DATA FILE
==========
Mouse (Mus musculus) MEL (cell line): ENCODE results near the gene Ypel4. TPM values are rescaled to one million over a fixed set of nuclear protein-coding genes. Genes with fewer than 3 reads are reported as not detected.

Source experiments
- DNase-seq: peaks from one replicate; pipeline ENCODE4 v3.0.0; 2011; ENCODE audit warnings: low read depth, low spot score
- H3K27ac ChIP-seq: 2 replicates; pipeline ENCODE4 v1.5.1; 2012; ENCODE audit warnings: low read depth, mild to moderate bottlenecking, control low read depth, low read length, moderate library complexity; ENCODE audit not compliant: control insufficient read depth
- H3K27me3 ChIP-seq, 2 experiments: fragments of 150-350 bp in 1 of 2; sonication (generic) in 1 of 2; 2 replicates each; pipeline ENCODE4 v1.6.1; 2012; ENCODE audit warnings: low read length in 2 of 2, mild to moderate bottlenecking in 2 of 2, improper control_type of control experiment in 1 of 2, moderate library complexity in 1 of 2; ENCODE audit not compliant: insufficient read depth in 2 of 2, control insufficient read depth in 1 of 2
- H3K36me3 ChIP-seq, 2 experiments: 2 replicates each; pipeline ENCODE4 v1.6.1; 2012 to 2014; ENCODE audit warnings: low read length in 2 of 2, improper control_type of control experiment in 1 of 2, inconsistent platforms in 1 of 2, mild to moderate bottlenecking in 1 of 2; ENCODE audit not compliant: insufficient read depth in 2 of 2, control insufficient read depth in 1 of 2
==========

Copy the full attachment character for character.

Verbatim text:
Mouse (Mus musculus) MEL (cell line): ENCODE results near the gene Ypel4. TPM values are rescaled to one million over a fixed set of nuclear protein-coding genes. Genes with fewer than 3 reads are reported as not detected.

Source experiments
- DNase-seq: peaks from one replicate; pipeline ENCODE4 v3.0.0; 2011; ENCODE audit warnings: low read depth, low spot score
- H3K27ac ChIP-seq: 2 replicates; pipeline ENCODE4 v1.5.1; 2012; ENCODE audit warnings: low read depth, mild to moderate bottlenecking, control low read depth, low read length, moderate library complexity; ENCODE audit not compliant: control insufficient read depth
- H3K27me3 ChIP-seq, 2 experiments: fragments of 150-350 bp in 1 of 2; sonication (generic) in 1 of 2; 2 replicates each; pipeline ENCODE4 v1.6.1; 2012; ENCODE audit warnings: low read length in 2 of 2, mild to moderate bottlenecking in 2 of 2, improper control_type of control experiment in 1 of 2, moderate library complexity in 1 of 2; ENCODE audit not compliant: insufficient read depth in 2 of 2, control insufficient read depth in 1 of 2
- H3K36me3 ChIP-seq, 2 experiments: 2 replicates each; pipeline ENCODE4 v1.6.1; 2012 to 2014; ENCODE audit warnings: low read length in 2 of 2, improper control_type of control experiment in 1 of 2, inconsistent platforms in 1 of 2, mild to moderate bottlenecking in 1 of 2; ENCODE audit not compliant: insufficient read depth in 2 of 2, control insufficient read depth in 1 of 2